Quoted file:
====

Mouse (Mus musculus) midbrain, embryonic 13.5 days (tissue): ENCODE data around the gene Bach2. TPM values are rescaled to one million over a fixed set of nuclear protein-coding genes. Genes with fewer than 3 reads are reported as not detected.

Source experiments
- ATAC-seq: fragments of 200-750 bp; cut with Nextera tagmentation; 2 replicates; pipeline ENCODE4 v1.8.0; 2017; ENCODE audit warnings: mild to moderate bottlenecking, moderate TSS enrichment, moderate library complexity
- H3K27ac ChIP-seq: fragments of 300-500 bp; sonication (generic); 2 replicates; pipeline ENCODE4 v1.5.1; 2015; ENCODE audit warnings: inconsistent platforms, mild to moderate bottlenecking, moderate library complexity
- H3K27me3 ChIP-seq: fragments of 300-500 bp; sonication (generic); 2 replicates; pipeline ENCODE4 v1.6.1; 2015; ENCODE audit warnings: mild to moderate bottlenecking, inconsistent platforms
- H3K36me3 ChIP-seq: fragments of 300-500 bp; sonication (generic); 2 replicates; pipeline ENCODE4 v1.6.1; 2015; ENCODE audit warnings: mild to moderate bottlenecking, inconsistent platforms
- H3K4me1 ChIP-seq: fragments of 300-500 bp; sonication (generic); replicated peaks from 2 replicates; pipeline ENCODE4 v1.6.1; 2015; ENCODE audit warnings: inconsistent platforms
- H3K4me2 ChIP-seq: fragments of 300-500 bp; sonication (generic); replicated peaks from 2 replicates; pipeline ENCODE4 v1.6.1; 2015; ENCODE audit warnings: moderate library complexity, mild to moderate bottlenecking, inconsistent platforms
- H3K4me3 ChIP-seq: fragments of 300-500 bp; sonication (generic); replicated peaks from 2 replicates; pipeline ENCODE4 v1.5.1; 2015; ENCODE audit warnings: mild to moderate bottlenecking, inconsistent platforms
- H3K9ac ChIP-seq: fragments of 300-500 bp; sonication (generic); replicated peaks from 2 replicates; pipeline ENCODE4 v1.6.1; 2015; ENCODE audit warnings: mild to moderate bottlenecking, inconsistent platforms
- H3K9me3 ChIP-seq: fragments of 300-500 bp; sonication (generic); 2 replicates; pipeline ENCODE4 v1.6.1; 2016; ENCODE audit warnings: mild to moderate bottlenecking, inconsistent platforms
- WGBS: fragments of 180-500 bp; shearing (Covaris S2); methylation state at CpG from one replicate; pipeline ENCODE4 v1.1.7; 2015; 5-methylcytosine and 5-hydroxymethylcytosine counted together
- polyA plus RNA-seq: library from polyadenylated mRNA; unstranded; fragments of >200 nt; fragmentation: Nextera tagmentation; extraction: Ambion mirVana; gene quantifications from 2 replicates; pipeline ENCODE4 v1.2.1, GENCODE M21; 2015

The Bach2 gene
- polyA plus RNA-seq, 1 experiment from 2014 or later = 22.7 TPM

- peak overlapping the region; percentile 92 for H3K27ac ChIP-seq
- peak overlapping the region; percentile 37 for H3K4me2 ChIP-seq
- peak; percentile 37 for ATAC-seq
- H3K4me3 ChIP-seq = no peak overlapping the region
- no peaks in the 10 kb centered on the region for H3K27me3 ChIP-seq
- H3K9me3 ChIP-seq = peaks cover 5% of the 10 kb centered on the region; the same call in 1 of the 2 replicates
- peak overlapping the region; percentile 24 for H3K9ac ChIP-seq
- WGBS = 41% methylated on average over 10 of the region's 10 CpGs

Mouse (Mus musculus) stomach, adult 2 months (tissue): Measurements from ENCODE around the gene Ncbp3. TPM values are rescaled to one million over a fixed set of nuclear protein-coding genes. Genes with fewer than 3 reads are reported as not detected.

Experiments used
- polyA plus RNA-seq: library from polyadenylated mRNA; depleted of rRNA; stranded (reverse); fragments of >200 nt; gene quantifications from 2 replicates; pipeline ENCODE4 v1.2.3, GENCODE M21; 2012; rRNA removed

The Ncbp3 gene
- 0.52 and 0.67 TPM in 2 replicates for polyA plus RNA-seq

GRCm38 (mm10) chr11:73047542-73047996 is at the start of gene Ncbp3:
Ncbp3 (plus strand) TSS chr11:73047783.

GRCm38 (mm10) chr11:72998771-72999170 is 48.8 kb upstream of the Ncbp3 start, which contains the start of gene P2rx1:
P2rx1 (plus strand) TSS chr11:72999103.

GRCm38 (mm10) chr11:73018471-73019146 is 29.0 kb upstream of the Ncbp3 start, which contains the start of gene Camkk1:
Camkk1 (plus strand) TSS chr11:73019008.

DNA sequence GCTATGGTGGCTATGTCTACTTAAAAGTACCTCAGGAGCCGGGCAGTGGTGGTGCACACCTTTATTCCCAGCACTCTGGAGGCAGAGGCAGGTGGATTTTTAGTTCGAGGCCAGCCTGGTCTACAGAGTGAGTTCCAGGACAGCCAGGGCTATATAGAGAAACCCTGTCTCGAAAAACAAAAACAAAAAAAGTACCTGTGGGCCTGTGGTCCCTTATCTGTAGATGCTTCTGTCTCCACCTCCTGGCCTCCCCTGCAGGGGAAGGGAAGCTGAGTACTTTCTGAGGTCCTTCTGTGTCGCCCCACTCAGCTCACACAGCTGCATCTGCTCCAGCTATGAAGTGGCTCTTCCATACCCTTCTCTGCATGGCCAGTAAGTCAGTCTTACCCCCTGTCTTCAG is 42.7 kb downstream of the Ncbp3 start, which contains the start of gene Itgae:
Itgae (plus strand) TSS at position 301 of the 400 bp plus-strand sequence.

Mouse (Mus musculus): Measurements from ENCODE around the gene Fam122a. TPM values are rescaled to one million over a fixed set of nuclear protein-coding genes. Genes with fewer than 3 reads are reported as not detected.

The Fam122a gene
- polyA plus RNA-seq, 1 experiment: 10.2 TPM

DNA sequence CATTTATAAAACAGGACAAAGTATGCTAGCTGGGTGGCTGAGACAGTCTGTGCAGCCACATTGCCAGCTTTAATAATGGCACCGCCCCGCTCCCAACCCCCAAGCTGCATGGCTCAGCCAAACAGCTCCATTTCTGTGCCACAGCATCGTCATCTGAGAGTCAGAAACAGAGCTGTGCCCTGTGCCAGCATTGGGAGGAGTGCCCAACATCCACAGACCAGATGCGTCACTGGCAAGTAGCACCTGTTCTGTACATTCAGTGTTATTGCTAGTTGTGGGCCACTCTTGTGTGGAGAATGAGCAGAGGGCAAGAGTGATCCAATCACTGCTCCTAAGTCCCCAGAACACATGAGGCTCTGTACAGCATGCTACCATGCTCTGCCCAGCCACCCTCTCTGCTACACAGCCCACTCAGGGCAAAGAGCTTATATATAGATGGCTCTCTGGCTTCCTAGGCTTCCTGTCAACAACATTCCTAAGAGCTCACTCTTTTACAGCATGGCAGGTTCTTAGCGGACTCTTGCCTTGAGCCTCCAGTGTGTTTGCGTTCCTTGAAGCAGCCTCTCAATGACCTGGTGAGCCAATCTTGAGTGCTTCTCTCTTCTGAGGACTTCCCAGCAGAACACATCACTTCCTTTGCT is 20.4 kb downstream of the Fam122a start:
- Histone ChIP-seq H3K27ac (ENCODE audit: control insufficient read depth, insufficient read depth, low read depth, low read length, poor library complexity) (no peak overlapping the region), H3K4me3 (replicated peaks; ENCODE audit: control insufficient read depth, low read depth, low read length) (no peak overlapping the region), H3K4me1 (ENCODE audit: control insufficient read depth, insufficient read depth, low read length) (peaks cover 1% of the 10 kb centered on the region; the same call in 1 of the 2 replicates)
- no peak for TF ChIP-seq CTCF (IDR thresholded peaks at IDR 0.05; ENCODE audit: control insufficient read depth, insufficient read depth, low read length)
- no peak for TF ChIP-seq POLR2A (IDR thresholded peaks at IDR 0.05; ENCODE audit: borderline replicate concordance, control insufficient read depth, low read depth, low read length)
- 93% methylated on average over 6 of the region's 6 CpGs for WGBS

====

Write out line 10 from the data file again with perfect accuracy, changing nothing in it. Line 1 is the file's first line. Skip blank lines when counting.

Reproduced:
- H3K9ac ChIP-seq: fragments of 300-500 bp; sonication (generic); replicated peaks from 2 replicates; pipeline ENCODE4 v1.6.1; 2015; ENCODE audit warnings: mild to moderate bottlenecking, inconsistent platforms